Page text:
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Showing results for tags 'Sports Drama'.
I'm going to use this opportunity to sneak in a recommendation for Rush, the only racing movie I've ever actually liked*. Although the writers played with some historical facts regarding the main characters**, the racing sequences are spot-on accurate and totally believable -none of this "can they really do that?!" Hollywood special effects bs. And, the racing sequences are mercifully short and serve to further the story, which is about a rivalry between two men. It's not a paean to F1 (that's a compliment, and it comes from an F1 fan). *aside from Senna, but that's a documentary
Some people know the 1973 film, "Bang the Drum Slowly" which features Michael Moriarty, and Robert De Niro in his first major role. But 17-years before that, an adaptation of the 1956 book was performed on live television, starring Paul Newman and Albert Salmi. Anyone who thinks Newman was just a pretty pair of blue eyes should watch this, as he's on live television, pretty much from start to finish, in this riveting hour of television.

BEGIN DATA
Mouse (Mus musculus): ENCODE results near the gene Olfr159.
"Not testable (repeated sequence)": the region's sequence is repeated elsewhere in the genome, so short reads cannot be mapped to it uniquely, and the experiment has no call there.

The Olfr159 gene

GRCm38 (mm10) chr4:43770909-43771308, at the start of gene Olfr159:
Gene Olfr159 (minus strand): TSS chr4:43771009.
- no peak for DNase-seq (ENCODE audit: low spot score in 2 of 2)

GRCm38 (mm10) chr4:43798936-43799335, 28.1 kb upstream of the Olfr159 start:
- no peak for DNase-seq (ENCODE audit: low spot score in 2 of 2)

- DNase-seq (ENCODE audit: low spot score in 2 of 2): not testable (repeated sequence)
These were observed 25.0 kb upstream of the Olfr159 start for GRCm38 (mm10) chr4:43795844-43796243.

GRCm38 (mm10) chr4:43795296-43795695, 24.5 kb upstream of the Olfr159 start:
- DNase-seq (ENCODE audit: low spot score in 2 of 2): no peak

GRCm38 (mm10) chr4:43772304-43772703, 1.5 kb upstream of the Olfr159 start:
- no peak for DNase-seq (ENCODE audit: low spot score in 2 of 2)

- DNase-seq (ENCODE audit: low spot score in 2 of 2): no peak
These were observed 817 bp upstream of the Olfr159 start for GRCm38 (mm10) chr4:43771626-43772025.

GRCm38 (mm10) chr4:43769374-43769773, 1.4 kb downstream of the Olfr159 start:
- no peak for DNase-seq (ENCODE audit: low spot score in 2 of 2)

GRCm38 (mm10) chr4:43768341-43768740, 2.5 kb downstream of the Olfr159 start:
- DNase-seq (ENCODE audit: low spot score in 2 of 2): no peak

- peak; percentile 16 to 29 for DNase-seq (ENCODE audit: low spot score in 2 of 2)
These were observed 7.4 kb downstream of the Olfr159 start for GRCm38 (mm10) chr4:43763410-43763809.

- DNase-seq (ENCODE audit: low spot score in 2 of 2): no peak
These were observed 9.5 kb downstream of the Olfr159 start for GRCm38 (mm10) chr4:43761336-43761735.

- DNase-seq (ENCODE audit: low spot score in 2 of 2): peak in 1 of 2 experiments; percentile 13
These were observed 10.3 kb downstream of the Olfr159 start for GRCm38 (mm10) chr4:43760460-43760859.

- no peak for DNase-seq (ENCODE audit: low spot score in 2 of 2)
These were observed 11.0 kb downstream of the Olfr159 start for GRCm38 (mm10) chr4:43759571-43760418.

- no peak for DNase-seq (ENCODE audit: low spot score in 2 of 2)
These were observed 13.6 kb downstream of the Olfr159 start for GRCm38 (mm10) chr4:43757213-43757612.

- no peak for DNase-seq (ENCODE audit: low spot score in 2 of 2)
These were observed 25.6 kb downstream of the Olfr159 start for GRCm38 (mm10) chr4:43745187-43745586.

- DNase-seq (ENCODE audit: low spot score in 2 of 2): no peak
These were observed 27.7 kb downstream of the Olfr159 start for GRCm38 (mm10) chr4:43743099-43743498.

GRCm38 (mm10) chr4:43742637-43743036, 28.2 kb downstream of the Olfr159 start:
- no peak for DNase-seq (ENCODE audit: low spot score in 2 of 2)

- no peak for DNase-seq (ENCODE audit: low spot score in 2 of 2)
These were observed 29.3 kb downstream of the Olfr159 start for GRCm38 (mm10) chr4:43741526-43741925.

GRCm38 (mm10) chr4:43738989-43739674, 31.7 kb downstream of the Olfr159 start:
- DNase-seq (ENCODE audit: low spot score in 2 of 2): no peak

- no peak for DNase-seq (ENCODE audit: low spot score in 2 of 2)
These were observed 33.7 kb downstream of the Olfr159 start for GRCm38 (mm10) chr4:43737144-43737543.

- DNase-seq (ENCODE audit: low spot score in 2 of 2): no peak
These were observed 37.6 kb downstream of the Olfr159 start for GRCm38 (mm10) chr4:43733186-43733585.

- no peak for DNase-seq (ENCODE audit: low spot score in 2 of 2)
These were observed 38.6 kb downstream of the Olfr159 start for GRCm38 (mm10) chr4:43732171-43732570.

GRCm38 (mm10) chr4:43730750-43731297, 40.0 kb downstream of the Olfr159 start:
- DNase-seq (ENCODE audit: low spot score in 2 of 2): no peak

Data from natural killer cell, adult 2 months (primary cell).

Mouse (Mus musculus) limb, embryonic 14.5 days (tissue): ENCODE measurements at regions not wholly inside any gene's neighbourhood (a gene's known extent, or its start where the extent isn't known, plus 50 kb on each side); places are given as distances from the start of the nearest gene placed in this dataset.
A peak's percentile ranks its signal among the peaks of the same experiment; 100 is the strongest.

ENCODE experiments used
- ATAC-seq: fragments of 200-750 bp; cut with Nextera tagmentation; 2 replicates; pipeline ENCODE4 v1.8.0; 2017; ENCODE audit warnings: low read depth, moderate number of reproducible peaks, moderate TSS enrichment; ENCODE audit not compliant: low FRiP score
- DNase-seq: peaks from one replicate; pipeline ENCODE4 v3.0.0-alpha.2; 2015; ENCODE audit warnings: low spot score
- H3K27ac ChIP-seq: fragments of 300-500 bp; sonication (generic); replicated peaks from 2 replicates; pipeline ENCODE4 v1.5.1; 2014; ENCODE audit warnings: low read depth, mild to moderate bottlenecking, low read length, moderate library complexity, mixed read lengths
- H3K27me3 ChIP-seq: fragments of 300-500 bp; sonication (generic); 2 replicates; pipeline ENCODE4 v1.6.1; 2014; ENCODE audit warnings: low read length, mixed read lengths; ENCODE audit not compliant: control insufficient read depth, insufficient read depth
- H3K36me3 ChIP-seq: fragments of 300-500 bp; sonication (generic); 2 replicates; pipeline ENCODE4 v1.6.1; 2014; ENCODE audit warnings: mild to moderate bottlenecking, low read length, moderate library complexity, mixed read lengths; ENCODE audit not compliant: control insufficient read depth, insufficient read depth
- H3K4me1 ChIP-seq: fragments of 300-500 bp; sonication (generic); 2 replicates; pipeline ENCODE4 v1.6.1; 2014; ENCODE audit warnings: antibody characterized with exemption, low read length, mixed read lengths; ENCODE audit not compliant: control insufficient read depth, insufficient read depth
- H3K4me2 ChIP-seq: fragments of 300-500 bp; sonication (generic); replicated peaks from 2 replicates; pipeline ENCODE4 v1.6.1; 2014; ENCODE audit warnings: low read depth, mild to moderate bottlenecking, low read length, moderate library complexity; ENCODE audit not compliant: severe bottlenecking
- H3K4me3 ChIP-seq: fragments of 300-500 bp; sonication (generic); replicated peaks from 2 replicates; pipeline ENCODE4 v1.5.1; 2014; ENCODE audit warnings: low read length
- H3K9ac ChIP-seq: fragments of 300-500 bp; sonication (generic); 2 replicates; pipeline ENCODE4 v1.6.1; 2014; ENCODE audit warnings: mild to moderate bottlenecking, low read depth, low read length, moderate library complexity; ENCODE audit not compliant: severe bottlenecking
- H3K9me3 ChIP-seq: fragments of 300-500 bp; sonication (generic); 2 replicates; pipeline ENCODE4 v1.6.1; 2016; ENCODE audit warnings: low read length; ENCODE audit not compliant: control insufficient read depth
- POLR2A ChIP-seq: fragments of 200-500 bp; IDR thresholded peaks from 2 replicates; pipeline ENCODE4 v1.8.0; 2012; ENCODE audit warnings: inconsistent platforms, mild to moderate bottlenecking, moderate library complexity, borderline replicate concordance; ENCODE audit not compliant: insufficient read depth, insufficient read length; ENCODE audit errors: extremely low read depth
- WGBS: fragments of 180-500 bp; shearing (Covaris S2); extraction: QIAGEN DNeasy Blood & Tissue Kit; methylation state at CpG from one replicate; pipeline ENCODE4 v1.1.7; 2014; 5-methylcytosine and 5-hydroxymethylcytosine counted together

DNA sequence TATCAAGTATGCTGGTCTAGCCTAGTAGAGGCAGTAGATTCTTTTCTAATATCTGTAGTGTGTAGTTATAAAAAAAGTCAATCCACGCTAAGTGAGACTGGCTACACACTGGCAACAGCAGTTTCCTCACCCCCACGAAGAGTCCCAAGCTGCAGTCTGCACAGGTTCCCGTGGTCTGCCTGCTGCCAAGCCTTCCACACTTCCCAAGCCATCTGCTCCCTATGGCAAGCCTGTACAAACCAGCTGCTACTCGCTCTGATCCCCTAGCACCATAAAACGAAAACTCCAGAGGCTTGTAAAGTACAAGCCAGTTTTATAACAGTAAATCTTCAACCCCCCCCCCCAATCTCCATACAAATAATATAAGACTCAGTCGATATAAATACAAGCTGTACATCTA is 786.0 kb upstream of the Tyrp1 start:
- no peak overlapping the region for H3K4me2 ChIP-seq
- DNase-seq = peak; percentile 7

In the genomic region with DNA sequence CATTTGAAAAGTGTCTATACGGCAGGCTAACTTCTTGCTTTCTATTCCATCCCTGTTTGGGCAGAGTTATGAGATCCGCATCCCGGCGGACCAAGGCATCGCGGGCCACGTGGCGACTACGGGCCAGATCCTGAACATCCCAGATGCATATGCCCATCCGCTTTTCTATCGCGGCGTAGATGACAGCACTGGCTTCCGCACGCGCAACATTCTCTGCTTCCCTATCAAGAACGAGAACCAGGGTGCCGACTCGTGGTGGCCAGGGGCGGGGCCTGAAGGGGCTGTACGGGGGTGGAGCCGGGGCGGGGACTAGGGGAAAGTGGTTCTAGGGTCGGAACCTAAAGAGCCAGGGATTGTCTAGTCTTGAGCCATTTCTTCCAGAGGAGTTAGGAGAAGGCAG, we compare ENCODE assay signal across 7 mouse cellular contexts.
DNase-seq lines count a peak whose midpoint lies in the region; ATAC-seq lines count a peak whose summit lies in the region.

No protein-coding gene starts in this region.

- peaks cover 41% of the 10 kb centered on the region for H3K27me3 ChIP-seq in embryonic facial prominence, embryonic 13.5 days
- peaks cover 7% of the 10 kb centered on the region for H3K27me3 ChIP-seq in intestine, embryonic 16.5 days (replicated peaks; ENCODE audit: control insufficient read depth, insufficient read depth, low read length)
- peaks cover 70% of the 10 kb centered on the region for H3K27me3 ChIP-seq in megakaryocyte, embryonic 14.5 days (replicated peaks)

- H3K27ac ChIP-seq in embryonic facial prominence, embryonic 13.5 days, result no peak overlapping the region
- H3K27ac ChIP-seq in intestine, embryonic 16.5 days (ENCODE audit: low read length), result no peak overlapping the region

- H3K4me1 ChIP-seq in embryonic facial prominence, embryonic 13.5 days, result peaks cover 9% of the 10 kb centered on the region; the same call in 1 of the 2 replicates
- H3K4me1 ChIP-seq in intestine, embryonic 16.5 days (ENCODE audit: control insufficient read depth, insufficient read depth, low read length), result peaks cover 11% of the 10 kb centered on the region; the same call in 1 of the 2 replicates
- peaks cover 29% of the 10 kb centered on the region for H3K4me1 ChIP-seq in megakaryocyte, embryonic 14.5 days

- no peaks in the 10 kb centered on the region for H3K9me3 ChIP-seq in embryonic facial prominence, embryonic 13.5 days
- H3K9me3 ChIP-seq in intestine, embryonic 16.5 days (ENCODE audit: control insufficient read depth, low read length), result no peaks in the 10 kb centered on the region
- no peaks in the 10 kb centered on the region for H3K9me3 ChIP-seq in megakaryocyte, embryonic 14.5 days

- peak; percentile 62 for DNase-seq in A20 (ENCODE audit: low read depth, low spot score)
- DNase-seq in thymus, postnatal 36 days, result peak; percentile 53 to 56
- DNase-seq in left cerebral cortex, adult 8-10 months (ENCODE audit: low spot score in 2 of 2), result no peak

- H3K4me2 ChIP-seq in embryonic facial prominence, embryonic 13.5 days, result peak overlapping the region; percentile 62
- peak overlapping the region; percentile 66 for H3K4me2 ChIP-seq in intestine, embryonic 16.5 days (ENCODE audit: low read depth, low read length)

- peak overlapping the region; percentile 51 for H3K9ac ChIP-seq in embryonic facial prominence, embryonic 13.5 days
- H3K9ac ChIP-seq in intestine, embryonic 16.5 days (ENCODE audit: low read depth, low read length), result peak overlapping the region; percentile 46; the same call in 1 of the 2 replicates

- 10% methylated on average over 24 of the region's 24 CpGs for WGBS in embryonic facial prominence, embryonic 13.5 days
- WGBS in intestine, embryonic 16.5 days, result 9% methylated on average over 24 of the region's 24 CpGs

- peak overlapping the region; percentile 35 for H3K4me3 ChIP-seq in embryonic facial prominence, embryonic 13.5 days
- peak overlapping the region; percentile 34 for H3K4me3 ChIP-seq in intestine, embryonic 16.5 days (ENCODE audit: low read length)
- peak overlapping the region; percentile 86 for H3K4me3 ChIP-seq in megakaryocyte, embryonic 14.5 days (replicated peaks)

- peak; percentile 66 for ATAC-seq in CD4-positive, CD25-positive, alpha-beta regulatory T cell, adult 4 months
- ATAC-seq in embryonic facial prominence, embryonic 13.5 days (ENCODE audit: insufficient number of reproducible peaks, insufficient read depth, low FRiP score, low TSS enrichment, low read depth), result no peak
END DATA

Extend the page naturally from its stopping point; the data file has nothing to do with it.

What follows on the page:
SPOILERS THROUGHOUT Do Not Read Unless You've Seen The Film Rather than analyze this great and tragic movie, I will simply summarize the plot for those who need a reliable study guide. Please feel free to discuss any and all aspects, and I will chime in with as much depth as you'd like. On Amazon (not HD) 0:00-2:52 Credits, boxing by himself in ring, B&W 2:52-4:05 1964, NY City, Jake LaMotta (Middleweight World Champion 1949-1951, Robert de Niro, Best Actor winner), smartly dressed, improvising bad poetry (comedy routine) 4:05-7:42 1941, de Niro vs. Jimmy R
I wasn't sure what to think about "Cobb" going into it: It was a box office flop, that was mildly acclaimed by critics, which is generally right up my alley; in this case, I think I knew *too* much about baseball to enjoy it as a "regular" film critic would - it was just not a good film. The film focuses on Ty Cobb's final year of life, during which a famous sportswriter (Al Stump) is writing a biography of him. After the film, I still don't know what to believe about Cobb: Was he *that* much of a hateful man, or was this overplayed? I don't know, but if this story was true, then Cobb was